Home­towns de­serve share of Cannabis Ex­cise Tax


In De­cem­ber 2017, the fed­eral and pro­vin­cial gov­ern­ments agreed that prov­inces would re­ceive 75 per cent of the cannabis ex­cise tax rev­enues in­stead of a 50-50 split. These ad­di­tional dol­lars were to sup­port mu­nic­i­pal­i­ties. But nearly one and a half years later, and more than six months since the le­gal­iza­tion of cannabis, the pro­vin­cial govern­ment has failed to pass on a por­tion of the cannabis ex­cise tax to Saskatchew­an’s home­towns.

Lo­cal gov­ern­ments are the or­der of govern­ment clos­est to daily lives, and as a re­sult, Saskatchew­an’s home­towns are on the front lines of cannabis le­gal­iza­tion, con­trol­ling cannabis pro­duc­tion, sales, and con­sump­tion.

Mu­nic­i­pal by­laws reg­u­late zon­ing for pro­duc­ers and re­tail fa­cil­i­ties, and where and when cannabis can be con­sumed pub­licly.

Our by­law en­force­ment of­fi­cers and build­ing in­spec­tors are the ones en­sur­ing those grow­ing cannabis in their homes are ad­her­ing to elec­tri­cal codes and re­quire­ments.

And our po­lice and con­tracted RCMP ser­vices are un­der­tak­ing in­creased en­force­ment ac­tiv­i­ties around pub­lic con­sump­tion and im­paired driv­ing.

The Fed­er­a­tion of Cana­dian Mu­nic­i­pal­i­ties es­ti­mates that mu­nic­i­pal­i­ties are fac­ing new an­nual costs re­lated to cannabis of up to $9.50 per res­i­dent. This is on top of ev­ery­day polic­ing, fire, and by­law en­force­ment costs that our home­towns al­ready pay to en­sure the safety of res­i­dents.

Giv­ing home­towns 33 per cent of to­tal cannabis ex­cise tax rev­enues col­lected in the province would help han­dle lo­cal costs re­lated to cannabis.

Mu­nic­i­pal­i­ties rec­og­nize that the province is also fac­ing costs. But the pro­vin­cial govern­ment has the abil­ity to re­cu­per­ate costs through re­tail ap­pli­ca­tion fees, six per cent PST on ev­ery gram of cannabis, and the down­load­ing of en­force­ment costs to mu­nic­i­pal­i­ties. Mu­nic­i­pal­i­ties, who are man­dated to have bal­anced op­er­at­ing bud­gets, have the op­tions of ei­ther down­load­ing the costs to res­i­dents or re­duc­ing ser­vices.

The Fed­eral-pro­vin­cial-ter­ri­to­rial Agree­ment on Cannabis Tax­a­tion, the agree­ment giv­ing prov­inces their in­creased share of cannabis tax rev­enue, rec­og­nized the need for sus­tained co­op­er­a­tion be­tween fed­eral, pro­vin­cial, and mu­nic­i­pal gov­ern­ments and ob­li­gated prov­inces to work with mu­nic­i­pal­i­ties ac­cord­ing to shared re­spon­si­bil­i­ties to­ward le­gal­iza­tion. Al­berta, On­tario, and Que­bec have ac­knowl­edged their obli­ga­tions and in­tro­duced tax shar­ing plans.

It is time for the Saskatchew­an govern­ment to hon­our its com­mit­ment to work with mu­nic­i­pal­i­ties and share the cannabis ex­cise tax with Saskatchew­an’s home­towns.

Gordon Barnhart is Pres­i­dent of the Saskatchew­an Ur­ban Mu­nic­i­pal­i­ties As­so­ci­a­tion, the voice of Saskatchew­an’s home­towns. Email: san­der­[email protected]­booster.com Mail:

30 – 4th Ave. N.W.

Swift Cur­rent, SK

S9H 0T5

Small busi­nesses have gone a full month with­out in­for­ma­tion about the grants and re­bates promised to them un­der the fed­eral car­bon tax in Saskatchew­an, Man­i­toba, On­tario and New Brunswick. The Cana­dian Fed­er­a­tion of In­de­pen­dent Busi­ness (CFIB) has been ask­ing the govern­ment for de­tails about the grants and re­bates for months with­out an­swer.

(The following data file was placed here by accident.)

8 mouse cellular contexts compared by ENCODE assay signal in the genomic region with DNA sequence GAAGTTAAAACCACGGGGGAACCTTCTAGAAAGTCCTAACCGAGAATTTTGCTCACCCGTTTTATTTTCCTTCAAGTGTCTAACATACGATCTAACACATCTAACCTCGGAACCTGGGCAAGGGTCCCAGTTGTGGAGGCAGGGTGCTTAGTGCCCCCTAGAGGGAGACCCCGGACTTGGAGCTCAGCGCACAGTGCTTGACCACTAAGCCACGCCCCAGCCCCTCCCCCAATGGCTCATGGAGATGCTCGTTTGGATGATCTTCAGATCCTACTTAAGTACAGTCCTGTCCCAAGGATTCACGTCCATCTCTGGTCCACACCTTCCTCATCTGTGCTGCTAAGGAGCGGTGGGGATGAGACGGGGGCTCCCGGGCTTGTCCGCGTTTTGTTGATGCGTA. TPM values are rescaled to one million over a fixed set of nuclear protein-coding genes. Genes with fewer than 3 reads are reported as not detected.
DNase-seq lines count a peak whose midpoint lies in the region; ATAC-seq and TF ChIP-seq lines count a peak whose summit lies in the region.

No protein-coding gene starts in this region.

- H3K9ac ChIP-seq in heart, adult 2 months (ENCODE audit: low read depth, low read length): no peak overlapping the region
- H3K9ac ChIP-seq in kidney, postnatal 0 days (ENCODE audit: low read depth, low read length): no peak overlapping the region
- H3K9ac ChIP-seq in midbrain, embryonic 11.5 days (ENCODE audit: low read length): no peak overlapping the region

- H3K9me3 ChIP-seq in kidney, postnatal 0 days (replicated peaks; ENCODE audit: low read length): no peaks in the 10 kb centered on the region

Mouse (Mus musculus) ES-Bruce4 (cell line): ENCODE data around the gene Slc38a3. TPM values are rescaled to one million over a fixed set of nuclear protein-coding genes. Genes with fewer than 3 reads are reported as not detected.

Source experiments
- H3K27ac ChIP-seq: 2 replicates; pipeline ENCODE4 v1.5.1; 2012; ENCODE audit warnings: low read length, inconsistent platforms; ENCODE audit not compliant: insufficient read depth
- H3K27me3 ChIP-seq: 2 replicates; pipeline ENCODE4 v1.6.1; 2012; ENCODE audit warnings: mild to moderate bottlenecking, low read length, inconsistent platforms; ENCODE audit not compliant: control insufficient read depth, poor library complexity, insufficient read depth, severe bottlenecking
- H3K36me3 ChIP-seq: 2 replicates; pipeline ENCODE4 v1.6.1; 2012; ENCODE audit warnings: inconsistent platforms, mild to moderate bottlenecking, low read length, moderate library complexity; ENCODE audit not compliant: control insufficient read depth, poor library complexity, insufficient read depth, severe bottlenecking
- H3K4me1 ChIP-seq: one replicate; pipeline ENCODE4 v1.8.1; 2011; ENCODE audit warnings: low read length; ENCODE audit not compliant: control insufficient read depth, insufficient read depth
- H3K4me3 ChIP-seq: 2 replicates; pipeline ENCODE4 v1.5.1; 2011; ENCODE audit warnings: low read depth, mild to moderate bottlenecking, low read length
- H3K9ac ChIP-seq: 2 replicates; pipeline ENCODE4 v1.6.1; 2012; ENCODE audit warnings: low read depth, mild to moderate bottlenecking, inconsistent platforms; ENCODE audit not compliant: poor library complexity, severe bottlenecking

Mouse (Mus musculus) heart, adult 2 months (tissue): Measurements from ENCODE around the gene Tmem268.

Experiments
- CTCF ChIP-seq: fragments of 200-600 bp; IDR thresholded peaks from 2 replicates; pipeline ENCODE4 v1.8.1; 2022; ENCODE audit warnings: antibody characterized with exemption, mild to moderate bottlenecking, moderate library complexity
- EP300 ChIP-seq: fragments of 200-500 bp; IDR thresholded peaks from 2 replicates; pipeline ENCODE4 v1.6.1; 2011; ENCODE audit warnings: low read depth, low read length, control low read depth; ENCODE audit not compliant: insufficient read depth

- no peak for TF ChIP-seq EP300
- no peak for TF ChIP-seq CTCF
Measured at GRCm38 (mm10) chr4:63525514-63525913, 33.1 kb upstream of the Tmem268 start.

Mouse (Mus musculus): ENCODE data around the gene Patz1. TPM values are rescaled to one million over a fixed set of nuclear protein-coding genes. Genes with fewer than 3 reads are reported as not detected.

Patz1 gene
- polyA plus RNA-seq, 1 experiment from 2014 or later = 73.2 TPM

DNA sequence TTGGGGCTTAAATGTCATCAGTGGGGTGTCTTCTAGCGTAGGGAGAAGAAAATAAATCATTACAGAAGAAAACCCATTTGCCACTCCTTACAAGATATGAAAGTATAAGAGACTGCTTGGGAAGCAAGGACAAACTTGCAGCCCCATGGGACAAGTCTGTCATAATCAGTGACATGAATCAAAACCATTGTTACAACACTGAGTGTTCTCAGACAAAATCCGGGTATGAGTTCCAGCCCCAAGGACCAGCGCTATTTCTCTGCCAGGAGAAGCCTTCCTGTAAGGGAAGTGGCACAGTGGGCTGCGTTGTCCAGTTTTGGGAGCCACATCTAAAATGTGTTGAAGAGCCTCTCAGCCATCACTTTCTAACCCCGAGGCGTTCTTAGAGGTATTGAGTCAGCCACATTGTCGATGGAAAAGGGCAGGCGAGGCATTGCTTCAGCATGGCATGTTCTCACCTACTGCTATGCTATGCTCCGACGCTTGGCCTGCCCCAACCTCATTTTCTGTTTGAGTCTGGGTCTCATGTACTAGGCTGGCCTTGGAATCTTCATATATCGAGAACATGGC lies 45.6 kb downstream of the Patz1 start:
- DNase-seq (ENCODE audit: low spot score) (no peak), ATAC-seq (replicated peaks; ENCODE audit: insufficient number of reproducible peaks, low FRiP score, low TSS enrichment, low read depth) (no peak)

“Since April 1, the govern­ment has had time to al­lo­cate mil­lions to big com­pa­nies like Loblaws for retrofits, but small firms have heard noth­ing about the sliver of fund­ing that was to be avail­able to them,” said Dan Kelly, CFIB’S pres­i­dent. “Small firms are al­ready pay­ing the tax and are re­port­ing they’ll have to ab­sorb a ma­jor­ity of the new costs. This con­tin­ued lack of clar­ity is adding to the un­fair­ness of the sit­u­a­tion.”

Nearly half of the rev­enues of the car­bon tax will come from small busi­nesses, but they can ex­pect to re­ceive just seven per cent back in the form of yet-to-be-de­ter­mined grants and re­bates.

“Not only are we con­cerned that small firms have been given zero in­for­ma­tion on the re­bates they have been promised, past pro­grams tar­geted at small busi­ness have been in­cred­i­bly poorly de­signed,” added Kelly. “We hope the govern­ment doesn’t model the small busi­ness re­bate pro­gram after the Low Car­bon Econ­omy Fund – the one that pro­vided $12 mil­lion to Loblaws.”

While the Low Car­bon Econ­omy Fund was open to firms with as few as one em­ployee, it re­quired a min­i­mum spend of $2 mil­lion for a busi­ness to be el­i­gi­ble.

“It is ridicu­lous to ad­ver­tise a pro­gram to small busi­ness own­ers that re­quires them to spend mil­lions,” Kelly said.

CFIB is ask­ing the govern­ment to can­cel the fed­eral car­bon tax and work with the four prov­inces on ap­proaches to cli­mate change that do not neg­a­tively af­fect small busi­nesses, par­tic­u­larly be­fore any con­sid­er­a­tion is given to ex­pand­ing it to Al­berta. If the govern­ment is in­tent on keeping the car­bon tax as is, it must pro­vide grants and re­bates equal to the con­tri­bu­tions that small busi­nesses will pay into the tax. A ma­jor­ity of small firms (84 per cent) say they are al­ready tak­ing steps to re­duce their en­vi­ron­men­tal im­pact.

“As things stand, small busi­nesses are feel­ing like the cash cow help­ing to fund the re­bates, ex­emp­tions and grants for ev­ery­one else,” added CFIB’S Mar­i­lyn Braun-pol­lon, Vice-pres­i­dent, Prairie & Agri-busi­ness. “If we all share the re­spon­si­bil­ity for ad­dress­ing cli­mate change, it is deeply un­fair to pass the bill to SMES.”

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